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Article
Publication date: 14 February 2020

Carolyn S. Hunt and Deborah MacPhee

This article presents a case study of Kelly, a third-grade teacher enrolled in a literacy leadership course within a Master of Reading program. In this course, practicing…

Abstract

Purpose

This article presents a case study of Kelly, a third-grade teacher enrolled in a literacy leadership course within a Master of Reading program. In this course, practicing teachers completed an assignment in which they implemented a literacy coaching cycle with a colleague, video-recorded their interaction, and conducted critical discourse analysis (CDA) of the interaction. The authors explore how engaging in CDA influenced Kelly's enactment of professional identities as she prepared to be a literacy leader.

Design/methodology/approach

Data presented in this article are taken from a larger study of four white, middle-class teachers enrolled in the course. Data sources included the students' final paper and semistructured interviews. The researchers used qualitative coding methods to analyze all data sources, identify prominent themes, and select Kelly as a focal participant for further analysis.

Findings

Findings indicate that Kelly's confidence as a literacy leader grew after participating in the coaching cycle and conducting CDA. Through CDA, Kelly explored how prominent discourses of teaching and learning, particularly those relating to novice and expert status, influenced Kelly in-the-moment coaching interactions.

Originality/value

Previous literacy coaching research suggests that literacy coaches need professional learning opportunities that support a deep understanding of coaching stances and discursive moves to effectively support teachers. The current study suggests that CDA may be one promising method for engaging literacy coaches in such work because it allows coaches to gain understandings about how discourses of teaching and learning function within coaching interactions.

Details

International Journal of Mentoring and Coaching in Education, vol. 9 no. 2
Type: Research Article
ISSN: 2046-6854

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Book part
Publication date: 26 August 2019

Jennifer Sharples Reichenberg

Purpose – This study explored agentive and sustainable teacher development as part of literacy coaching that employed a reflective framework and video with an…

Abstract

Purpose – This study explored agentive and sustainable teacher development as part of literacy coaching that employed a reflective framework and video with an apprenticeship stance. This chapter examines principles of apprenticeship and the Gradual Release of Responsibility (GRR) model to analyze the transition of responsibility for reflection from coach to teacher.

Design/methodology/approach – An earlier seven-month multiple case study of literacy coaching with four secondary level teachers revealed seven joint actions (i.e., revoice, build, ask questions to develop understanding, ask dissonant questions, suggest, disagree, reconceptualize) and four categories of joint action (i.e., directive/consonant, directive/dissonant, responsive/consonant, and responsive/dissonant) within a model of joint action for literacy coaching (Reichenberg, 2018). This analysis mapped those joint actions onto the GRR model (McVee, Shanahan, Hayden, Boyd, & Pearson, 2018; Pearson & Gallagher, 1983). This chapter explicates reasoning for variability in responsibility and the potential relationship between variability and the development of teachers’ thinking and action through in-depth analysis of a single coaching session. Examples from other teachers’ coaching sessions are included.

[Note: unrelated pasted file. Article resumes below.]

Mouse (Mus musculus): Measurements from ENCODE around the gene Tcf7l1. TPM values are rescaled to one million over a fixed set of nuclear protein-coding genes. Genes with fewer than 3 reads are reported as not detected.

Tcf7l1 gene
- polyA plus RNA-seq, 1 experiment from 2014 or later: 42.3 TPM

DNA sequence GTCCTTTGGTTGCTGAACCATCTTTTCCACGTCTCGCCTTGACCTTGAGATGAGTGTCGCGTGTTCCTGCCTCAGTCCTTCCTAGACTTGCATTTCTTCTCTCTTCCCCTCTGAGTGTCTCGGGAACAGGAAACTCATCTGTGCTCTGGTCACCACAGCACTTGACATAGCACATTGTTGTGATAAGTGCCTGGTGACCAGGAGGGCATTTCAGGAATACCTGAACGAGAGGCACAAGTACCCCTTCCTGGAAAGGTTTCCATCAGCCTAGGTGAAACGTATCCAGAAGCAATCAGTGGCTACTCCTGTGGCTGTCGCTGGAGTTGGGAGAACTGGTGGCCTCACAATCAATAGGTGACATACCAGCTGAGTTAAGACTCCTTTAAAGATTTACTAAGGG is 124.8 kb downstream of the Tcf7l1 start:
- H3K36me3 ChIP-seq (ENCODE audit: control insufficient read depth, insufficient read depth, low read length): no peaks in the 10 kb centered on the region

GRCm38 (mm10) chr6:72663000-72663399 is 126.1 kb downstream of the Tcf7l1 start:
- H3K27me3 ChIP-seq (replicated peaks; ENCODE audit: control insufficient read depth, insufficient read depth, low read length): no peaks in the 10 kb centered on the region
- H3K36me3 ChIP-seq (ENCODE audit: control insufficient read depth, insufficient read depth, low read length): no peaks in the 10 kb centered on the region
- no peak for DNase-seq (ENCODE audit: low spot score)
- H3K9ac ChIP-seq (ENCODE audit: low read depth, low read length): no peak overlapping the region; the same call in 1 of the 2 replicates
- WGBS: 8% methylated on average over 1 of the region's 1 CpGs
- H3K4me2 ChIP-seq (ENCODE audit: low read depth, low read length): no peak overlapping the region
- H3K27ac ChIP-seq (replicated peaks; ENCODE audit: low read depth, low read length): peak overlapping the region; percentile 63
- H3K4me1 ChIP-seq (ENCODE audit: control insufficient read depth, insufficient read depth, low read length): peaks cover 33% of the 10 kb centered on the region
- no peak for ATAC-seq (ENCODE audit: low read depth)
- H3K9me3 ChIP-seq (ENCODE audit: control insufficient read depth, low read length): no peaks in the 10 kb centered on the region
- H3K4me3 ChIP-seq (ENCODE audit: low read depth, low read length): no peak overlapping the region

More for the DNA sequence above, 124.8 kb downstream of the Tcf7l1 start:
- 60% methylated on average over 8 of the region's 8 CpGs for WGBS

Findings – Synthesis of the two models shows that joint actions initiated by the coach that were directive/dissonant fell on the left side of the GRR model with primary coach responsibility. Actions initiated by the coach that were classified as directive/consonant came next on the journey toward the middle, followed by responsive/dissonant actions. Responsive/consonant actions encompassed the middle region of shared responsibility. The same actions initiated by the teacher mirrored this progression. Principles of apprenticeship in this gradual release of responsibility highlight the bi-directionality of expertise in situated action informed by historical and dynamic context (Mercer, 2008). Evidence of teachers’ growing agency and sustainability were present in joint actions they initiated within the context of literacy coaching.

Research limitations/implications – Analysis of the actions of a literacy coach and teacher as directive, responsive, consonant, and dissonant add complexity to the discussion about how to transfer responsibility for reflection from coaches to teachers. Awareness of how joint actions map onto the GRR model can inform coaches’ and teachers’ decisions as they thoughtfully move toward greater teacher agency within coaching interaction.

Practical implications – The reflective framework employed in this study is applicable to a variety of settings such as instructional coaching across the disciplines, coaching by in-service literacy specialists, and the preparation of pre-service literacy coaches. The model of joint action for analyzing coaching interaction could be used by in-service literacy coaches, pre-service literacy coaches, and teachers who are being coached.

Originality/value – This chapter analyzes the transition of responsibility for reflection from coach to teacher. Principles of both the GRR model and apprenticeship theory provide a theoretical explanation for how these teachers achieved greater agency and sustainable development of a reflective stance.